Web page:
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    Rights: University of Waikato. All Rights Reserved.
    Published 5 October 2012 Referencing Hub media

    In 2006, NIWA’s deep-sea research vessel Tangaroa was used to explore the Hikurangi Margin for cold-seep sites. Communities of organisms at the sites were monitored by video and specimen samples taken for identification and analysis. Dr Ashley Rowden, from NIWA, summarises the research expedition.


    In 2006, we took NIWA’s research vessel Tangaroa to the Hikurangi Margin to explore for seep communities.

    Whilst we’d had some evidence that there were seep communities off our shores, no one had actually taken a sample of a live seep organism nor imaged what seep communities looked like off New Zealand. So we took part in an international programme called RENEWZ, which involved institutes from New Zealand and a number of participants from around the world. And we were funded by a programme which was funding international efforts to explore for new habitats, new communities, and we were also part of a project called Census of Marine Life, the ChEss programme, which was looking at chemosynthetic communities in particular. So we went out to potential target areas, and we used a variety of techniques then to try and locate these seep communities.

    It’s not a straightforward task to go and find seep communities, which is why we didn’t actually manage it until 2006. So you need obviously a fairly large research vessel well equipped, a whole range of people and all of their sorts of skills.

    We used a technique which we sort of standardised as we went on through the voyage and that was we first of all go to where we think a seep is based upon geological information, and then we used two types of echo-sounder which the vessel has to first of all map out the seafloor topography – the lumps and bumps if you like that are on the seafloor – but also the echo-sounder gives us some information about how hard or soft the seafloor is as well. So that should give you a signal which might relate for instance to those calcium carbonate structures on the seafloor, so you might see those little reef features standing out against the soft sediment. And then we used another type of echo-sounder, a single beam echo-sounder which looks at the water column, so it gives us a signal back from the water column. And on those images what we’re trying to find is a bubble flare, so the bubbles, the methane actually exuding from the seafloor. So if we put those two bits of information together and if those two things coincide, then we think, right, that’s going to be a pretty good seep site.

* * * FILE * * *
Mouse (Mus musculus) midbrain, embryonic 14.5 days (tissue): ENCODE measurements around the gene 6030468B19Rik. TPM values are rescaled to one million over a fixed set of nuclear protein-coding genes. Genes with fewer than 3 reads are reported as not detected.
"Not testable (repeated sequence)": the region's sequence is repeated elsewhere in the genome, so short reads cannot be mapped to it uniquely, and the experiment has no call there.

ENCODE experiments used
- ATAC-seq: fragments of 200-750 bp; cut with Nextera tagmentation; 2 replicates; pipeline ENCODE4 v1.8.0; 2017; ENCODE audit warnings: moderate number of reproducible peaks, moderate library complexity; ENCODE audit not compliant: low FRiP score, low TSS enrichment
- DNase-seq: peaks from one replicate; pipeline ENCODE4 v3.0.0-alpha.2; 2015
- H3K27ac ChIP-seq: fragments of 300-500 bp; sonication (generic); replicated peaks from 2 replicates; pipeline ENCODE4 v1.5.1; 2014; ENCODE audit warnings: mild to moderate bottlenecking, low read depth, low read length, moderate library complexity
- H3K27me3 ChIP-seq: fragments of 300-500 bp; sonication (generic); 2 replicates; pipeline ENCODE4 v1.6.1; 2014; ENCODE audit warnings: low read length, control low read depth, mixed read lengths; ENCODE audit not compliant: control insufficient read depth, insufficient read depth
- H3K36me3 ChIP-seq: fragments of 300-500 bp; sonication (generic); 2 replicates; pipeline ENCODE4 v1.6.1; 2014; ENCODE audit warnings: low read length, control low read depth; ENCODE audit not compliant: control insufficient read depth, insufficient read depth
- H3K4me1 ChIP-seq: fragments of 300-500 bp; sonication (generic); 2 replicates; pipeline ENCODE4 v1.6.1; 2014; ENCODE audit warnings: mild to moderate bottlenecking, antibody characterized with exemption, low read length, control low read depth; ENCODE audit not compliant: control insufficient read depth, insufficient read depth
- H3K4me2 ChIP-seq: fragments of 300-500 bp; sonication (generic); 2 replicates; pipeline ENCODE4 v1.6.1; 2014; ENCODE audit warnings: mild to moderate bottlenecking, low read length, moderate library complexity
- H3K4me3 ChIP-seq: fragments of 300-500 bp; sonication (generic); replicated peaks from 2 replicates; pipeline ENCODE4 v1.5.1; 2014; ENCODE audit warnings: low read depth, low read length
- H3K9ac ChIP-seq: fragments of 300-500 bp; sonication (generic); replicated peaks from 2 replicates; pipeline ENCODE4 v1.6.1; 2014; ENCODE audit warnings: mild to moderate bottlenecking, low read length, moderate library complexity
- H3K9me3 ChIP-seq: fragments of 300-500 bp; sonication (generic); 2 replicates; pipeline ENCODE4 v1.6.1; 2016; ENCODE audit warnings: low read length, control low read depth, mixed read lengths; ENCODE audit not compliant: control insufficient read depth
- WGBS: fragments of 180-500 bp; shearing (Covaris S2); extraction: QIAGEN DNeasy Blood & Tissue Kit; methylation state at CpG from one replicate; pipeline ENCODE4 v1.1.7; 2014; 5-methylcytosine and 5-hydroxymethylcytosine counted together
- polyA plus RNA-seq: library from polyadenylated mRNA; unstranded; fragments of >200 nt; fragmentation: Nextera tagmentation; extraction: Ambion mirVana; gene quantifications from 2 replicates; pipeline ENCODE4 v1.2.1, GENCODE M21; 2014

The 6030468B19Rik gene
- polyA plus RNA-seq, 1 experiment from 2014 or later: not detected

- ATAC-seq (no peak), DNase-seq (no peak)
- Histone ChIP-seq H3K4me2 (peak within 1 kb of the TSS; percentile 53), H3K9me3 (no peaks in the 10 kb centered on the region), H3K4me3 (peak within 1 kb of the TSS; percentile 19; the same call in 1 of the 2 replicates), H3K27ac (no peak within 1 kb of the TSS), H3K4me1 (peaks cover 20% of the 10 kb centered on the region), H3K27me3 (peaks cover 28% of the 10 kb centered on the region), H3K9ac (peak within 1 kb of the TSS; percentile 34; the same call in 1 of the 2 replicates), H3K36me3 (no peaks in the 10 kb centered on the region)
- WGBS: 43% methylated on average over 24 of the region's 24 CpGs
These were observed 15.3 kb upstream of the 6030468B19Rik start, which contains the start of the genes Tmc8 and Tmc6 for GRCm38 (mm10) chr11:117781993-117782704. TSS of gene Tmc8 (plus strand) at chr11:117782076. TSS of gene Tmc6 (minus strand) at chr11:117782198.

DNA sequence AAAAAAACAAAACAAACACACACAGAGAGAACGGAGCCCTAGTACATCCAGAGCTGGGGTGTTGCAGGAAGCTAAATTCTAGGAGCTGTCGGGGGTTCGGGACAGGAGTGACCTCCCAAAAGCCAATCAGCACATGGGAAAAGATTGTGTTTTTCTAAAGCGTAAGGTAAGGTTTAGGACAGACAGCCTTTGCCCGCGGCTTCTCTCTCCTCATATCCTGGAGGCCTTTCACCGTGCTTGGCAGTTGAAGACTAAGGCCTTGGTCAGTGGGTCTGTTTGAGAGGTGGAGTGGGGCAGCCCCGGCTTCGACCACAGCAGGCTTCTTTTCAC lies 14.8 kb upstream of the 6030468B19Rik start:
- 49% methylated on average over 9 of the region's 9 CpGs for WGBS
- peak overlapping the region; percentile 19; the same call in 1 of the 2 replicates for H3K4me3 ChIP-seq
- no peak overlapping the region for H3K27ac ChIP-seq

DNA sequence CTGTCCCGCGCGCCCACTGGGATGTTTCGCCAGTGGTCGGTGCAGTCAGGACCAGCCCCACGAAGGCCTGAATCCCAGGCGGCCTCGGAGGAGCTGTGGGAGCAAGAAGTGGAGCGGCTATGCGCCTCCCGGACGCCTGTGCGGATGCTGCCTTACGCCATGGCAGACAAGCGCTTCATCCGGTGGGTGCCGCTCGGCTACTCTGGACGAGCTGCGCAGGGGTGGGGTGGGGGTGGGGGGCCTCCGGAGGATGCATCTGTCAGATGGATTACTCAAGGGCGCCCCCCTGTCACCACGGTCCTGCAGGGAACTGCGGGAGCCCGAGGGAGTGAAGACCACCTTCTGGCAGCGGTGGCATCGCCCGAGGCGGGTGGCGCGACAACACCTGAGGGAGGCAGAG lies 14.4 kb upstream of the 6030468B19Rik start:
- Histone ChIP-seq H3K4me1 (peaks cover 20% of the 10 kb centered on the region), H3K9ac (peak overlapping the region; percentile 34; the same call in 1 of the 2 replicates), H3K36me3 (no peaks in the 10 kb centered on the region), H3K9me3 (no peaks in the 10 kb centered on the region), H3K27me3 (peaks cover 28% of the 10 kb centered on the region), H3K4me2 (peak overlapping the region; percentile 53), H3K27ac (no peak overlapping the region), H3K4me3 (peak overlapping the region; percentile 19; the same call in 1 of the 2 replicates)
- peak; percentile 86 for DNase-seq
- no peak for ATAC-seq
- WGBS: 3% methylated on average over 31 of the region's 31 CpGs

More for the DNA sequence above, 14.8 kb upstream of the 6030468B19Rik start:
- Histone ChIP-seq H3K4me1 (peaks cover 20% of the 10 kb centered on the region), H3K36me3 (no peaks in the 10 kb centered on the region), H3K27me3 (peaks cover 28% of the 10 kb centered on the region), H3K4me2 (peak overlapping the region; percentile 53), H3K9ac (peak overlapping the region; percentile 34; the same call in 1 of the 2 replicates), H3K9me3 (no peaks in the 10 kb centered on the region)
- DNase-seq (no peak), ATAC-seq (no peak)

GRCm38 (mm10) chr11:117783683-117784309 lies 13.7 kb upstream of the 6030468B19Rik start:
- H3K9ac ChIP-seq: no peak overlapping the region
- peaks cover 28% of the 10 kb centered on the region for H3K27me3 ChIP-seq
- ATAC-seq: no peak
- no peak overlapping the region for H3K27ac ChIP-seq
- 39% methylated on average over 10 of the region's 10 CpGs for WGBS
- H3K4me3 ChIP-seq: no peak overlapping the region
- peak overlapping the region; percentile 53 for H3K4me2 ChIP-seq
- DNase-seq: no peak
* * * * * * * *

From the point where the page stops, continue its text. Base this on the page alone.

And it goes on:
So then we follow up with a camera, and we tow it behind the vessel, and we run a series of transects, often centred on that flare or those lumps and bumps on the seafloor. And we keep running those transects for a few hours and then we bring the camera back on board and then we look at the video and hopefully what we’ll see in the video is evidence of the seep, and that’s what we’re looking for in terms of the tubeworms and the mussels and the clams, so the most obvious of the fauna. So once we’ve seen that, perhaps also some bacteria mats, then we can say, right, we’ve definitely got our seep community now. What we now want to do is collect some samples from there.

    National Institute of Water and Atmospheric Research (NIWA)
    Census of Marine Life Programme
    ChEss, Census of Marine Life Programme
    Jens Greinert et al., 2010;
    Marine Geology; doi:10.1016/j.margeo.2010.01.017
    Max Quinn